“Building the iTunes Music Store library is a collaborative effort that even Apple Chief Executive Steve Jobs participates in. The programming director of the store is a former radio deejay who’s constantly looking for places to find old and out-of-print music. His team of music programmers are experts in world music, hip-hop, rock and classical, to name a few genres. In addition to their own expertise, the iTunes staff regularly collects suggestions from Apple Computer employees, customers and anyone who’s looking to fill a hole in his or her music collection,” Katie Dean writes for Wired.
“‘Even Steve himself will occasionally send me an e-mail pointing me in the direction of a missing album or artist that he’s looking for, and we’ll go and find it,’ said Alex Luke, director of music programming and label relations for iTunes,” Dean writes. “On the conference call about the first birthday of the iTunes Music Store, Jobs said that getting such songs online is one of the next hurdles for online services and the music industry. In general, he said, labels have less than a third of the music in their vaults available for sale because it’s too expensive to distribute such CDs to stores.”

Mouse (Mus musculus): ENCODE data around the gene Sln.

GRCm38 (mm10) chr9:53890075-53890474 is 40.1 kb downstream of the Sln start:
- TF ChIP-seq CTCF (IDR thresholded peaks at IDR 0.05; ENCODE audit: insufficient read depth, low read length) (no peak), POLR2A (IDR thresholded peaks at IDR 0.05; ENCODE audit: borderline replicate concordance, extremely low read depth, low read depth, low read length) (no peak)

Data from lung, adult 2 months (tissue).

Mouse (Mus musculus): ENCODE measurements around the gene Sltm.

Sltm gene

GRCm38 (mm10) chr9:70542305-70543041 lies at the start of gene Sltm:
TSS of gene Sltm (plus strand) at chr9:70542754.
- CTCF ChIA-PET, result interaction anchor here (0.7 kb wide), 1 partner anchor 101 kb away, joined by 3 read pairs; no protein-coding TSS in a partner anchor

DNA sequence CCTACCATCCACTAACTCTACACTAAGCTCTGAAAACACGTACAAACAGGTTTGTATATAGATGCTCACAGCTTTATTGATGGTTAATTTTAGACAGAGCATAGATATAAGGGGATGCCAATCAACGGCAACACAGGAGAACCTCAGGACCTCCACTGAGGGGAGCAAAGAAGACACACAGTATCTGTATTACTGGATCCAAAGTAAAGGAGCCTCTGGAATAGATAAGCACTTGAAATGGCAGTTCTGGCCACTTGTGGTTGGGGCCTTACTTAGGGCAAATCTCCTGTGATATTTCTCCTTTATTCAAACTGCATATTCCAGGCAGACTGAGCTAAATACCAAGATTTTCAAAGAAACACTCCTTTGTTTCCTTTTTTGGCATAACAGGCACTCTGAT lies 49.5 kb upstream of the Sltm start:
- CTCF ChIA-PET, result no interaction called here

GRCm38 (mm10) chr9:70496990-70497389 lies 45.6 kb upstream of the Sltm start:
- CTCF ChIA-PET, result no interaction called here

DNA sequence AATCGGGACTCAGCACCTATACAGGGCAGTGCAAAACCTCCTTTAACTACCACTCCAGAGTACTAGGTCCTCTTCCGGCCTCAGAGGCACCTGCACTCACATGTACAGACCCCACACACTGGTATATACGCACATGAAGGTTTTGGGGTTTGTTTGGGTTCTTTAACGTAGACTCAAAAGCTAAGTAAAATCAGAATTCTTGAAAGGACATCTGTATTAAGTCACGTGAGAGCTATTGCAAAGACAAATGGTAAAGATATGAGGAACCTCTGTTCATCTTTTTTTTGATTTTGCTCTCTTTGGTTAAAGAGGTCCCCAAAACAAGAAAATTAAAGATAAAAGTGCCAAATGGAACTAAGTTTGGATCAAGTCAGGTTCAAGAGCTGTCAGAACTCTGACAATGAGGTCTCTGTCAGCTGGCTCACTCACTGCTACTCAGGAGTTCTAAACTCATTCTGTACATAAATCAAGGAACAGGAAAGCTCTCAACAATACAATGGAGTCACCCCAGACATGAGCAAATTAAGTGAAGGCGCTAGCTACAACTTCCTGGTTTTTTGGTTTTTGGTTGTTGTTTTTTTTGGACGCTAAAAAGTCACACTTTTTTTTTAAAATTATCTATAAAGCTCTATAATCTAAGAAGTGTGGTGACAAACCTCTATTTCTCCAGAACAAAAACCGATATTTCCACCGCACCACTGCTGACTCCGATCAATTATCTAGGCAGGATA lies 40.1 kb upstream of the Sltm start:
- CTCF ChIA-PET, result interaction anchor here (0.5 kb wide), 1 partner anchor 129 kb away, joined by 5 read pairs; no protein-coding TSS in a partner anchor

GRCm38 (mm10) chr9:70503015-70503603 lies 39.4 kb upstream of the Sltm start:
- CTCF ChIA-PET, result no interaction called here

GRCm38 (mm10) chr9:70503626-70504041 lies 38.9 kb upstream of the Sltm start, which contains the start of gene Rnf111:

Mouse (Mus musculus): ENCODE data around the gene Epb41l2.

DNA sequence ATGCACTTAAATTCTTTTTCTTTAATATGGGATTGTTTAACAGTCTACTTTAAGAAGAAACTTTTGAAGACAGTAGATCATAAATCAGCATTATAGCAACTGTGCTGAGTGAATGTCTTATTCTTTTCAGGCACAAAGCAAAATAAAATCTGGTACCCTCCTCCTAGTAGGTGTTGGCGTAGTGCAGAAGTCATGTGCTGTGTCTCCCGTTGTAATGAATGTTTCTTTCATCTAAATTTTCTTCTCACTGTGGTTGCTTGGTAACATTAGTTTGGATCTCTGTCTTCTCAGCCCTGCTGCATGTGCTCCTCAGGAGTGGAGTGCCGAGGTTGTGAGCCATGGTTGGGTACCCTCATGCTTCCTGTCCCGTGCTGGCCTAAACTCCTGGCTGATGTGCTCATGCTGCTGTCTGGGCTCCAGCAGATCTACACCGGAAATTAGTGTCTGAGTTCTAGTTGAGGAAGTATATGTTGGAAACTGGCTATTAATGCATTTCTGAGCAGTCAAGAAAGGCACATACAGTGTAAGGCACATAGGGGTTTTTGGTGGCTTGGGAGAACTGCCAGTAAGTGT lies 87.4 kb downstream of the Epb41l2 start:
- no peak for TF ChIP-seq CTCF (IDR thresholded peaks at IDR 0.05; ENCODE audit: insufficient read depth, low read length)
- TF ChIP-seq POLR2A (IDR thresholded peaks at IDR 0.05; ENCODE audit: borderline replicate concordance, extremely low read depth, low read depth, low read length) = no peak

“But to make songs available online, record companies wouldn’t have to press CDs, get them to stores and worry about returns. ‘It’s a one-time cost,’ Luke said. ‘Once it’s been encoded and delivered, it’s in the digital marketplace.’ And if anyone can get the labels to open the vaults, Jobs can, analysts said,” Dean writes. “‘What Jobs is saying is, ‘We’d be happy to take all this content that is rotting away in warehouses and turn it into a new revenue source for you,” said Barry Ritholtz, a market strategist with Maxim Group, a money-management firm. ‘It’s probably a bit much to say Jobs is saving the music industry, but he’s showing them the way into the digital age. They have been stumbling around drunk in the dark.'”
Full article here.